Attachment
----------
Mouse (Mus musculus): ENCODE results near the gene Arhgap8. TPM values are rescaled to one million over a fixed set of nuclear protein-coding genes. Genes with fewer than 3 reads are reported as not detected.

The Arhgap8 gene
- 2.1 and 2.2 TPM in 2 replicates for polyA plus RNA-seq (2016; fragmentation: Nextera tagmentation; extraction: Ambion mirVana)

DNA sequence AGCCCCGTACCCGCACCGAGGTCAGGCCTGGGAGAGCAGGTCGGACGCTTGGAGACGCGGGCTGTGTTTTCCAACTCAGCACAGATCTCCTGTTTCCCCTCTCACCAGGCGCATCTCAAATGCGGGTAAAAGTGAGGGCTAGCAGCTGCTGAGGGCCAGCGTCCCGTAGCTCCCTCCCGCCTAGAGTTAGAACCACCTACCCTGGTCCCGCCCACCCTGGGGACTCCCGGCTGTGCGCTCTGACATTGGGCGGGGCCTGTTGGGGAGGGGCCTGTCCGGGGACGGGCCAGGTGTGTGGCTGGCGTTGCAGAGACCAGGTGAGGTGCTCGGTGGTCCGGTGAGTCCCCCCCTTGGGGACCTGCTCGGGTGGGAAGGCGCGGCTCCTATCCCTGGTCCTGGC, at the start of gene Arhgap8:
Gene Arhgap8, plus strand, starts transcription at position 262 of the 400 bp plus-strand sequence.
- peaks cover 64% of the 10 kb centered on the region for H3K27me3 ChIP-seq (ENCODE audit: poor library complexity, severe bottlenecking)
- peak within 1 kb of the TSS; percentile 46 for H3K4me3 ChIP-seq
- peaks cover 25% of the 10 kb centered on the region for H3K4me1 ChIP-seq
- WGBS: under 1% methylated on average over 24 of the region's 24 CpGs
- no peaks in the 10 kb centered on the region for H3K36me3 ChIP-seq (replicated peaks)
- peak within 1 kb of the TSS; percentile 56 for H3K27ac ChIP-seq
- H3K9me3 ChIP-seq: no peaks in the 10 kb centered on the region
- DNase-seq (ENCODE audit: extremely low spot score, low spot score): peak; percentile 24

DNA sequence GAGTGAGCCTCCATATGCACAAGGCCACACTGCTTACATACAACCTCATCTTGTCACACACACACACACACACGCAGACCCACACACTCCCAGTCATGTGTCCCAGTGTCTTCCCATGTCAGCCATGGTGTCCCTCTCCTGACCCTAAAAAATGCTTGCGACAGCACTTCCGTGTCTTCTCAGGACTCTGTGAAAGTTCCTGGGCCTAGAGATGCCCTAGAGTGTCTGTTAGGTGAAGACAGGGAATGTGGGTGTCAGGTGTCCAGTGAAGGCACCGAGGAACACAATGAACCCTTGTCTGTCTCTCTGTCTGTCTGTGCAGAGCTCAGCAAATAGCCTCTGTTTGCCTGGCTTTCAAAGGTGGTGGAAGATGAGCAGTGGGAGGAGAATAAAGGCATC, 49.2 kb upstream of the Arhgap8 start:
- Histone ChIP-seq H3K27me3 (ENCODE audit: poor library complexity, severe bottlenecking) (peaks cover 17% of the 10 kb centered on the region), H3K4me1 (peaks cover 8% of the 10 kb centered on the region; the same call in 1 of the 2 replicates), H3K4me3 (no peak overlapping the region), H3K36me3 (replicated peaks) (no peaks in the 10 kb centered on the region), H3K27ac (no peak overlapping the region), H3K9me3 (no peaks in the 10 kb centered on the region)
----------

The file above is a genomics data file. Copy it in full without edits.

Mouse (Mus musculus): ENCODE results near the gene Arhgap8. TPM values are rescaled to one million over a fixed set of nuclear protein-coding genes. Genes with fewer than 3 reads are reported as not detected.

The Arhgap8 gene
- 2.1 and 2.2 TPM in 2 replicates for polyA plus RNA-seq (2016; fragmentation: Nextera tagmentation; extraction: Ambion mirVana)

DNA sequence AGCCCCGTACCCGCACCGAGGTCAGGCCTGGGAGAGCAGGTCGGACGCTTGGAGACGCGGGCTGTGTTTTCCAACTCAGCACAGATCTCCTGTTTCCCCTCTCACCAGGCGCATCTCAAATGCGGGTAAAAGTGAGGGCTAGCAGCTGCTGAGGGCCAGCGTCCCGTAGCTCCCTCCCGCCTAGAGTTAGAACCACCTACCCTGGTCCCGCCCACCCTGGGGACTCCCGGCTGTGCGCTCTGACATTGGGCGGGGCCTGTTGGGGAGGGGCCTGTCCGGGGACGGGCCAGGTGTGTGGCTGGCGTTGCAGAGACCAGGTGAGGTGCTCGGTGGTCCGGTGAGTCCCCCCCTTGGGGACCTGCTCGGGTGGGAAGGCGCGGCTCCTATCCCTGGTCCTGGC, at the start of gene Arhgap8:
Gene Arhgap8, plus strand, starts transcription at position 262 of the 400 bp plus-strand sequence.
- peaks cover 64% of the 10 kb centered on the region for H3K27me3 ChIP-seq (ENCODE audit: poor library complexity, severe bottlenecking)
- peak within 1 kb of the TSS; percentile 46 for H3K4me3 ChIP-seq
- peaks cover 25% of the 10 kb centered on the region for H3K4me1 ChIP-seq
- WGBS: under 1% methylated on average over 24 of the region's 24 CpGs
- no peaks in the 10 kb centered on the region for H3K36me3 ChIP-seq (replicated peaks)
- peak within 1 kb of the TSS; percentile 56 for H3K27ac ChIP-seq
- H3K9me3 ChIP-seq: no peaks in the 10 kb centered on the region
- DNase-seq (ENCODE audit: extremely low spot score, low spot score): peak; percentile 24

DNA sequence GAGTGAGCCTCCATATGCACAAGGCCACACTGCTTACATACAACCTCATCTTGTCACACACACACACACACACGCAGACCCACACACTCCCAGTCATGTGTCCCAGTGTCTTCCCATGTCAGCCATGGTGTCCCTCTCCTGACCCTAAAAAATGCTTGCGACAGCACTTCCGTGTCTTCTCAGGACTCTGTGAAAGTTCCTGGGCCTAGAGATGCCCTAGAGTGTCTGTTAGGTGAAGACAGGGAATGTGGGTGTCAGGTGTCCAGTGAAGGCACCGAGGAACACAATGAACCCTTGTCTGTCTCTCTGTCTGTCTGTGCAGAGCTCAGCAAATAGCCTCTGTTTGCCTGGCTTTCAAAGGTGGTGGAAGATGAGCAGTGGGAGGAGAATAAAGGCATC, 49.2 kb upstream of the Arhgap8 start:
- Histone ChIP-seq H3K27me3 (ENCODE audit: poor library complexity, severe bottlenecking) (peaks cover 17% of the 10 kb centered on the region), H3K4me1 (peaks cover 8% of the 10 kb centered on the region; the same call in 1 of the 2 replicates), H3K4me3 (no peak overlapping the region), H3K36me3 (replicated peaks) (no peaks in the 10 kb centered on the region), H3K27ac (no peak overlapping the region), H3K9me3 (no peaks in the 10 kb centered on the region)